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The word peteret implies, that the quitting of her country, and going along with Paris, was an act she desired, as well as consented to; and thus much the ensuing poem makes good.'

Ver. 2. The most celebrated river in Troas : it derived its source from Mount Ida.

Ver. 10. The ancients esteemed the art of husbandry to be of all others the most honourable. The hands of princes sustained at the same time the crook and the sceptre. Paris, the son of Priam, king of Troy, is represented in this poem under the character of a shepherd. In our times the care of flocks and herds is committed to the lowest orders of the people. Shepherd and clown are terms with us nearly synonymous; but we must endeavour to separate from them the ideas of churlishness and ill breeding, when applied, as the ancients applied them, to heroes and kings.

Ver. 24. It was a fiction of the poets, that Peleus, the son of Æacus, and pupil of Chiron, married Thetis, the daughter of Nereus; and that all the gods attended at their nuptials on Mount Pelion, except Eris or Discord, in whose presence agreement and harmony could not long subsist. See on this subject, Catullus de Nupt. Pel. et Thet. and Valerius Flaccus, L. i. v. 129.

Ver. 42. The correspondent lines in the original ought to be placed after v. 33, as Lennep rightly observes: to that place (immediately after the poet's mention of Diana) the translator has restored them.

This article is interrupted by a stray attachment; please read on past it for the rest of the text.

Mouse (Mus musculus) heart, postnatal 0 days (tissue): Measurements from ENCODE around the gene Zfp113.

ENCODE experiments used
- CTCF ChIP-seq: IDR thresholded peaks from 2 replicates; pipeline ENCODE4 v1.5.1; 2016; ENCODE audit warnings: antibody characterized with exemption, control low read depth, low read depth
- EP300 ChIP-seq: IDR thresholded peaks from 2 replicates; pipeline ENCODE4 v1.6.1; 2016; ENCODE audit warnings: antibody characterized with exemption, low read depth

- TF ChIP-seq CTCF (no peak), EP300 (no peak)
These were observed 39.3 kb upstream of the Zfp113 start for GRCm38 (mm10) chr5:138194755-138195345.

Ver. 79. Apples were esteemed the symbol of love, and dedicated to Venus. They were also

considered as allurements of love, and were distributed among lovers.

Ver. 267, 268. Ismarus, Pangræa.] Mountains in Thrace. The former is also the name

of a lake.

Ver. 269. Demophoon, son of Theseus, on his return from Troy, passed through Thrace, where he was hospitably received by Phillis, its queen, who fell in love with and married him. He having expressed his desire to visit Athens, his native country, Phillis consented to his departure, upon condition that he would return on a certain day which she should appoint. Demophoon promised to be with her on the appointed day. When the day came, Phillis, tortured with the pangs of an impatient lover, ran nine times to the shore; which from this circumstance was called in Greek Enneados: but unable aux longer to his support absence, she, inca fit of despair, hanged herself. See Ovid's Epist ii. Phillis to Demoph.